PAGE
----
In the era of remote-controlled drones, invisible planes and microwave guns, no military innovation should come as a surprise. But among the array of new weapons none are more satisfying than a cannon that allows you to unleash bolts of lightning.
The Laser-Induced Plasma Channel (LIPC) cannon is currently being tested at Picatinny Arsenal, a key US Army research complex in New Jersey.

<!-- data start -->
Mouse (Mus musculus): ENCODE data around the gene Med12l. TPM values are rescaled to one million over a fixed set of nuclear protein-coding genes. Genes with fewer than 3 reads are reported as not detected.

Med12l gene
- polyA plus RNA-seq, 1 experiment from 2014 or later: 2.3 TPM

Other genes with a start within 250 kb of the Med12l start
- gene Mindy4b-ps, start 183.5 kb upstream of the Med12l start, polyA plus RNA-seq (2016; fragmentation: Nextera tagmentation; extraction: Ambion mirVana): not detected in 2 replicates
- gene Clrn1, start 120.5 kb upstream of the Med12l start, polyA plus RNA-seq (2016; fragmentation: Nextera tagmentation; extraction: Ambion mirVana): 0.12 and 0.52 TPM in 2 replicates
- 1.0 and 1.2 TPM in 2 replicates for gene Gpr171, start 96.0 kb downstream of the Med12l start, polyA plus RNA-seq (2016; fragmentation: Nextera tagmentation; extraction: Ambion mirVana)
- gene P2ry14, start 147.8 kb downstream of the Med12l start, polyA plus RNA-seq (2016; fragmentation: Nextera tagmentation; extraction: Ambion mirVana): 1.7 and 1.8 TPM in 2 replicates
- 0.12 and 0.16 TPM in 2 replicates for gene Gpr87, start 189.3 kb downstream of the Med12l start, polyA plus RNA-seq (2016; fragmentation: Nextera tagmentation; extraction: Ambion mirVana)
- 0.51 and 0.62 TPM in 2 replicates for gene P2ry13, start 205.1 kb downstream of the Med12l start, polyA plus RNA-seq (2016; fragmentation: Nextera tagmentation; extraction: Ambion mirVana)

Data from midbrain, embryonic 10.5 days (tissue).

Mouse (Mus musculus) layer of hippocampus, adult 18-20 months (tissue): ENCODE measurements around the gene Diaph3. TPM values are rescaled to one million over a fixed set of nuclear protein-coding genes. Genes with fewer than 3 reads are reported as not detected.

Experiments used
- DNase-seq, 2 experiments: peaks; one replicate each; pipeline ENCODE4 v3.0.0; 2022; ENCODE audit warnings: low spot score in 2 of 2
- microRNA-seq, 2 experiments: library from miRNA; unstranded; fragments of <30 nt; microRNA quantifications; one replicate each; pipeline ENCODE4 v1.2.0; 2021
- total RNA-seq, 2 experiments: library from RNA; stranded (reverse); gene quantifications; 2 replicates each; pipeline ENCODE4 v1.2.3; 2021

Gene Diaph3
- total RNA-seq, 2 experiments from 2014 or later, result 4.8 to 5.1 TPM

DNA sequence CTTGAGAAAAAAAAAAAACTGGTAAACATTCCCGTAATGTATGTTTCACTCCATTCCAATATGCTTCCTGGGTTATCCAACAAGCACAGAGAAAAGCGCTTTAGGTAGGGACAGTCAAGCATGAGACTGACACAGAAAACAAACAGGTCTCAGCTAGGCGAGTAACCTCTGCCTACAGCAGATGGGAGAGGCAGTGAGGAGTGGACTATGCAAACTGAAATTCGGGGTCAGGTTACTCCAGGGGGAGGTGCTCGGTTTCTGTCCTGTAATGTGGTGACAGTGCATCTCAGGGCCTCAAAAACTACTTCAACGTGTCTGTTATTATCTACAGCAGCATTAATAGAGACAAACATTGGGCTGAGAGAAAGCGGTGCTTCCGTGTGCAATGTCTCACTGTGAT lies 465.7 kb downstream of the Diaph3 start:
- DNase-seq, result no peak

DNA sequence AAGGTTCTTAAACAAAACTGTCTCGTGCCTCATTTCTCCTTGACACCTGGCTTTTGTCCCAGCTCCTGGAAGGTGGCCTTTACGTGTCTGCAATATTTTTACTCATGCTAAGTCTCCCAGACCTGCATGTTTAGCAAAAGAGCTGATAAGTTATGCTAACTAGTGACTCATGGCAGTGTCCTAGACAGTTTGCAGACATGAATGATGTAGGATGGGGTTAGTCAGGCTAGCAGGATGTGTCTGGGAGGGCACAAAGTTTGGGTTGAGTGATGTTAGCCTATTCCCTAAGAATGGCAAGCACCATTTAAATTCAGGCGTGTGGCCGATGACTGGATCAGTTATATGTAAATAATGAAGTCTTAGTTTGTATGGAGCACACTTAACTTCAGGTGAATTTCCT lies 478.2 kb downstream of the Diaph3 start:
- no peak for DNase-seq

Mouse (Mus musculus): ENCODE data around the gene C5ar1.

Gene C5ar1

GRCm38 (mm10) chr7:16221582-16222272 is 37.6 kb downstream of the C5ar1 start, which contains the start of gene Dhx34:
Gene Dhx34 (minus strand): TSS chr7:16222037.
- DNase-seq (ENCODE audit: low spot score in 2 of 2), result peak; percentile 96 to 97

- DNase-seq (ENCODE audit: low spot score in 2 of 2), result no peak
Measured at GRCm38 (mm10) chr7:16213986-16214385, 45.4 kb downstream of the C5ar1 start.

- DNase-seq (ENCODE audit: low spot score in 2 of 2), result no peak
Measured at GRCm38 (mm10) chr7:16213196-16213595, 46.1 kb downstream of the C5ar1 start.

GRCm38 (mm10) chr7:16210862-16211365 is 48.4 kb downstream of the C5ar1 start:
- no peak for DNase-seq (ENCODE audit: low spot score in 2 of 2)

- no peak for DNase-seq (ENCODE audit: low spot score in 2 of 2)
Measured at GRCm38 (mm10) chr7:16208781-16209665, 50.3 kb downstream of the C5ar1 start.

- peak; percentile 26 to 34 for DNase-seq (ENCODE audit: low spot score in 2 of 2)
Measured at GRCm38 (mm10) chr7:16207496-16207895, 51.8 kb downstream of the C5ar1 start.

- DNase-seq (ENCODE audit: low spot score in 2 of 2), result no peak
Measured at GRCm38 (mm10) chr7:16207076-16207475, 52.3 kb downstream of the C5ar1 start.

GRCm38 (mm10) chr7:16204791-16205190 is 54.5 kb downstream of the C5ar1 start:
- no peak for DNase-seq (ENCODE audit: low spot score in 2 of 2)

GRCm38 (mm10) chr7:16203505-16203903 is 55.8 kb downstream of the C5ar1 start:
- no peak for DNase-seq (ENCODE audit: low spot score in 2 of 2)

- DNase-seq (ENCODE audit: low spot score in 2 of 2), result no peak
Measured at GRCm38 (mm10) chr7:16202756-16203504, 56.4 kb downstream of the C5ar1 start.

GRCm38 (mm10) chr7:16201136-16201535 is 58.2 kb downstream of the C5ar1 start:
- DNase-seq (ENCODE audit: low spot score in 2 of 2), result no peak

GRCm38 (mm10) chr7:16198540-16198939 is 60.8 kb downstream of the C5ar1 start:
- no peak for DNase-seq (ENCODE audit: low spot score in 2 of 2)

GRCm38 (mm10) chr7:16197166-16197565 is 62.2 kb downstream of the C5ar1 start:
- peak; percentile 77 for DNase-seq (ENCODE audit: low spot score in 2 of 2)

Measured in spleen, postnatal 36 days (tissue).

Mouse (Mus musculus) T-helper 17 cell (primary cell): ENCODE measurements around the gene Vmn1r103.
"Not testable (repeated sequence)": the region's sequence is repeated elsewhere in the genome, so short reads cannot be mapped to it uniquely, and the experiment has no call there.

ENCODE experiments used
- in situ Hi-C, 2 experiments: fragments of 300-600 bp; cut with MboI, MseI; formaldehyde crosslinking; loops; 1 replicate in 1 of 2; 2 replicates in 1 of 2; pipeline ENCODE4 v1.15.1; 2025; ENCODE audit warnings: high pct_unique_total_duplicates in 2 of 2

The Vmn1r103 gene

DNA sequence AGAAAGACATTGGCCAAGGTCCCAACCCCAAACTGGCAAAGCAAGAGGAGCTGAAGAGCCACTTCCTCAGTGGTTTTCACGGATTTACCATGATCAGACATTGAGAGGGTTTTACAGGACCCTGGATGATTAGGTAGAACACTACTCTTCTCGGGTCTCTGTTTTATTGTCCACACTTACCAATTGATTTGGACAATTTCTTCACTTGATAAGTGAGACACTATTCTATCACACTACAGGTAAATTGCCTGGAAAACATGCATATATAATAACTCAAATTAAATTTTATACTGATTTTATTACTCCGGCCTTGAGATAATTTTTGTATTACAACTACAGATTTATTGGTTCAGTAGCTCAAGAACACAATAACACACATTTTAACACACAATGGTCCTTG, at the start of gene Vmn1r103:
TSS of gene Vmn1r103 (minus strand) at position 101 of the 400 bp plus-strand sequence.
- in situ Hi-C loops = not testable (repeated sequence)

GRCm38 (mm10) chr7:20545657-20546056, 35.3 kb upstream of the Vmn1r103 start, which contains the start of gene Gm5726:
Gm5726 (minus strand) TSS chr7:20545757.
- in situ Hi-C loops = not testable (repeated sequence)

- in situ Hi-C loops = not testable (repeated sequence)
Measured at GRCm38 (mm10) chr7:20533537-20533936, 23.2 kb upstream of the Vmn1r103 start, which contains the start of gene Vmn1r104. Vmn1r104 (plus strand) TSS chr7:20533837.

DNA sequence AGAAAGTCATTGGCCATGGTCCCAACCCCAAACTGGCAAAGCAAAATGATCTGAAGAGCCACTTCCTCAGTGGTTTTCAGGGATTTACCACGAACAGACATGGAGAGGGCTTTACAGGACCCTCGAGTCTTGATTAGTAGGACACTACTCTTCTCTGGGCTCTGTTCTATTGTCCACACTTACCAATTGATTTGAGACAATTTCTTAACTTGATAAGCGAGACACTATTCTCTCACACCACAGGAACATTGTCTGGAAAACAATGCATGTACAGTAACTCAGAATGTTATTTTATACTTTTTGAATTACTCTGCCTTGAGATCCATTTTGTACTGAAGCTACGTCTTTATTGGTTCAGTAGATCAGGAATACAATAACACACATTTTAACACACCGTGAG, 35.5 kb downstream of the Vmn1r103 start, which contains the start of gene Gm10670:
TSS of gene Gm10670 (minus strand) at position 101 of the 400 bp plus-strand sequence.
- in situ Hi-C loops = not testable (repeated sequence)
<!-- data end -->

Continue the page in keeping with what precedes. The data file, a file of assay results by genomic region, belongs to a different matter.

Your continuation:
“We never got tired of the lightning bolts zapping our simulated targets,” says George Fischer, who heads the research team.
The charge is created by emitting a laser pulse that charges the air, and forms a hugely destructive bolt of lighting.
“If a laser puts out a pulse with modest energy, but the time is incredibly tiny, the power can be huge,” says Fischer. “During the duration of the laser pulse, it can be putting out more power than a large city needs, but the pulse only lasts for two-trillionths of a second.”